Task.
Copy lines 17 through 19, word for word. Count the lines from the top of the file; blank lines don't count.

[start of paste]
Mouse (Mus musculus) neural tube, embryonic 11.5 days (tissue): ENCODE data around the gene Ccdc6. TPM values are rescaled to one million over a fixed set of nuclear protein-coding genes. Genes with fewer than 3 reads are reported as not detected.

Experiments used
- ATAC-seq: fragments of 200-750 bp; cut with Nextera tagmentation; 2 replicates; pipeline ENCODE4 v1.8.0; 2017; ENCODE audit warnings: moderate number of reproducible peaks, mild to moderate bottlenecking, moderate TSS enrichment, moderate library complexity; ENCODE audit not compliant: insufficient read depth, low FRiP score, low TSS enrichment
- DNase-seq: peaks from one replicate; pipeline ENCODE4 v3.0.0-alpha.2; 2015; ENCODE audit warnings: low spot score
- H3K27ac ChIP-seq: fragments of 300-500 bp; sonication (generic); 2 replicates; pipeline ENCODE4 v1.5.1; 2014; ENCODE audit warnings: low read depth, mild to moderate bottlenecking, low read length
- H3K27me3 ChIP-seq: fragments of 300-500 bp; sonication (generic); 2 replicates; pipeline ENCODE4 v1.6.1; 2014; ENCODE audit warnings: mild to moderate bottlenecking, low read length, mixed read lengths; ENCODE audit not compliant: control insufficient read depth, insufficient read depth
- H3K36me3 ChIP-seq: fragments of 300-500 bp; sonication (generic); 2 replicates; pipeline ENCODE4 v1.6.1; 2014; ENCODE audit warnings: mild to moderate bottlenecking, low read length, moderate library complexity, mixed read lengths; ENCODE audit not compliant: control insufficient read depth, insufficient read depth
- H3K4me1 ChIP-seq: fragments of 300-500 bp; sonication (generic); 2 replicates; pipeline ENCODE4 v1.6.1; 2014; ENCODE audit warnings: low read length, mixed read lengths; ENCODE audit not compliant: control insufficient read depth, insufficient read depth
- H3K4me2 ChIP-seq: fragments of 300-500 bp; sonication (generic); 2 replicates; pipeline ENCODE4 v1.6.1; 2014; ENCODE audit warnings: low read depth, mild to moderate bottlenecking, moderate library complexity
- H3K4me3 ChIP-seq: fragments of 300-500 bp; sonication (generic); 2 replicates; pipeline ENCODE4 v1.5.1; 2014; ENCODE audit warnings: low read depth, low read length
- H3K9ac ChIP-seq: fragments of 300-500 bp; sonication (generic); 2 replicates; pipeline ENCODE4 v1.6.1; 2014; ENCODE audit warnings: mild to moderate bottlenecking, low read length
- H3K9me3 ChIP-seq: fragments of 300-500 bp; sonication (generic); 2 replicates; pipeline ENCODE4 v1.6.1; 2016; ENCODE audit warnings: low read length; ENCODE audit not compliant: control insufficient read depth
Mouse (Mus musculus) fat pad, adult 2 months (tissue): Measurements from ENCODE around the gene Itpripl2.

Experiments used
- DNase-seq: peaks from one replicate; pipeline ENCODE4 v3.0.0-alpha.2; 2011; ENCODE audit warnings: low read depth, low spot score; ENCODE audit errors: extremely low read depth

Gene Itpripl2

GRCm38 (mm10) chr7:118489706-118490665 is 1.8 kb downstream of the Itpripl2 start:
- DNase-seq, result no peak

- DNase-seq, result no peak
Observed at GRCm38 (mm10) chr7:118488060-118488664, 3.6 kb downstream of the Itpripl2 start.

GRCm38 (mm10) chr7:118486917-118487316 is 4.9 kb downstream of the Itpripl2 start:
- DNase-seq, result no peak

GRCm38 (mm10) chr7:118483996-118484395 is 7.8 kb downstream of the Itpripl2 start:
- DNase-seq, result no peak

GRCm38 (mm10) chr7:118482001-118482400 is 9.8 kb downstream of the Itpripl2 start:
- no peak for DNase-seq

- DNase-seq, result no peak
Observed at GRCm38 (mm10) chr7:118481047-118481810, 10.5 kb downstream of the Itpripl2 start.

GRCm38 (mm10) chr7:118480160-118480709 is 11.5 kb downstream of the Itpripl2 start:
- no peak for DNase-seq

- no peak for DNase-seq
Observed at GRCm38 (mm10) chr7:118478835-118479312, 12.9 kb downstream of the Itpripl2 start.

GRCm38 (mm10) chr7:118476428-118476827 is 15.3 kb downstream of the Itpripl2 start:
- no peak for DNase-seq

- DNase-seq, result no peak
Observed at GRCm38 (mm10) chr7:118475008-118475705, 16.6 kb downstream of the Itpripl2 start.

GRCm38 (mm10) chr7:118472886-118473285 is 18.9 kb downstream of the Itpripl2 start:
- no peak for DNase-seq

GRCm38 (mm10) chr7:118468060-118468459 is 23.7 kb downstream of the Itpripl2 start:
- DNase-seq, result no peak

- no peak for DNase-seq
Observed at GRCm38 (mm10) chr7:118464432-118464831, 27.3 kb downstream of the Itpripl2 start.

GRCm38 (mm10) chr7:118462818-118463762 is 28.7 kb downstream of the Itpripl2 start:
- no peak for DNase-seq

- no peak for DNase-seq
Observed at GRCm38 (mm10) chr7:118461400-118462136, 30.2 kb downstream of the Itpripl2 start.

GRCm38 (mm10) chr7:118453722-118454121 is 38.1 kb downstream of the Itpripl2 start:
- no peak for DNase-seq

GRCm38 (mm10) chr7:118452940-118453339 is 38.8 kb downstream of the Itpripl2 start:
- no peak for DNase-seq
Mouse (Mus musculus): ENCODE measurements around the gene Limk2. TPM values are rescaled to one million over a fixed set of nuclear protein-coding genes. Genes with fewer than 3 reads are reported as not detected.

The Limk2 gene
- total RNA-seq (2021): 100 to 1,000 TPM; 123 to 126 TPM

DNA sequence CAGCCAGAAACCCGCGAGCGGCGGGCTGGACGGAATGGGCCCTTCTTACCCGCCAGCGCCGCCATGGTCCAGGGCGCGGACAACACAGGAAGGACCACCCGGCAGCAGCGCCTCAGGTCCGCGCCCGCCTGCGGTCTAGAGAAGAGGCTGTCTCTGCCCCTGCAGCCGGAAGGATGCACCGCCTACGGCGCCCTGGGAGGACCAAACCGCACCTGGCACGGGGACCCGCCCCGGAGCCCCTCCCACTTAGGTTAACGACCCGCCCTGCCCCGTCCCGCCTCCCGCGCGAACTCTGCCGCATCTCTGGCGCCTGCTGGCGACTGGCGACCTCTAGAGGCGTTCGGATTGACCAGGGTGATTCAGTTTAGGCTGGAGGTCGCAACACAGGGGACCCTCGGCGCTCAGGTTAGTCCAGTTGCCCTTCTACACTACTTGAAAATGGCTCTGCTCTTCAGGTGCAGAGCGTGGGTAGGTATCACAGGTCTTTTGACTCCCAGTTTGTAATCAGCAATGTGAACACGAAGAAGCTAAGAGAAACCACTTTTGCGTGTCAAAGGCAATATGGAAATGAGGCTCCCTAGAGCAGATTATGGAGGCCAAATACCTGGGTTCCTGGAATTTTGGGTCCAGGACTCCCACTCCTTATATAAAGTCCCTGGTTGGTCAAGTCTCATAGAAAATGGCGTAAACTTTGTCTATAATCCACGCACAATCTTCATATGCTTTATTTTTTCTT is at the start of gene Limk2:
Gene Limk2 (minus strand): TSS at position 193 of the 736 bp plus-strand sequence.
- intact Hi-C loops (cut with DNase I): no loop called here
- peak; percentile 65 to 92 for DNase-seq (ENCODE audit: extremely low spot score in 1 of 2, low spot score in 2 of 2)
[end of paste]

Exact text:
GRCm38 (mm10) chr7:118489706-118490665 is 1.8 kb downstream of the Itpripl2 start:
- DNase-seq, result no peak

- DNase-seq, result no peak